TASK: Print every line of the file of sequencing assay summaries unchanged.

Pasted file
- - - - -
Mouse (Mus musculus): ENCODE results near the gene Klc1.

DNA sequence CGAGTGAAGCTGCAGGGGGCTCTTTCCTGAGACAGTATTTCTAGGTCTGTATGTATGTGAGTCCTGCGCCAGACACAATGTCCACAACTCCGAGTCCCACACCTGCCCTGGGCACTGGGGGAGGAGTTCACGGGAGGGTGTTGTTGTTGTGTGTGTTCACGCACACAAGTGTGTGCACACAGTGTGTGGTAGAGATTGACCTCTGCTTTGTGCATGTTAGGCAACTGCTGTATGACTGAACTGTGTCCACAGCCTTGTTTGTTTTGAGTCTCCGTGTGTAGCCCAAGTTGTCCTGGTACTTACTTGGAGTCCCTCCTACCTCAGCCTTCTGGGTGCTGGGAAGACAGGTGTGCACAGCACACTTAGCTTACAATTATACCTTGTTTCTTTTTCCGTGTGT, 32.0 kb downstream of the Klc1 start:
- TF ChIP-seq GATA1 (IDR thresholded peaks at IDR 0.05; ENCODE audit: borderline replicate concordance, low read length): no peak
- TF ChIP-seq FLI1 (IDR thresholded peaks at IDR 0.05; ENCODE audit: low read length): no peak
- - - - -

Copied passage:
Mouse (Mus musculus): ENCODE results near the gene Klc1.

DNA sequence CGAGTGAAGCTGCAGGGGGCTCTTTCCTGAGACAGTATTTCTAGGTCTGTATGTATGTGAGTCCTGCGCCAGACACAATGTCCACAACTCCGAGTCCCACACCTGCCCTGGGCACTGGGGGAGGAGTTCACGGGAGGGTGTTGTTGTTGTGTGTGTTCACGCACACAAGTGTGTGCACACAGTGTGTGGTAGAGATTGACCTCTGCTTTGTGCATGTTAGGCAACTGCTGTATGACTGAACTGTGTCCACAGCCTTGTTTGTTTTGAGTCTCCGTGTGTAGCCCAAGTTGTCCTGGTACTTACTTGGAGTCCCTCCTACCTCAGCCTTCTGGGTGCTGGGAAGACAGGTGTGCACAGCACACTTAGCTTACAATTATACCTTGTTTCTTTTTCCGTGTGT, 32.0 kb downstream of the Klc1 start:
- TF ChIP-seq GATA1 (IDR thresholded peaks at IDR 0.05; ENCODE audit: borderline replicate concordance, low read length): no peak
- TF ChIP-seq FLI1 (IDR thresholded peaks at IDR 0.05; ENCODE audit: low read length): no peak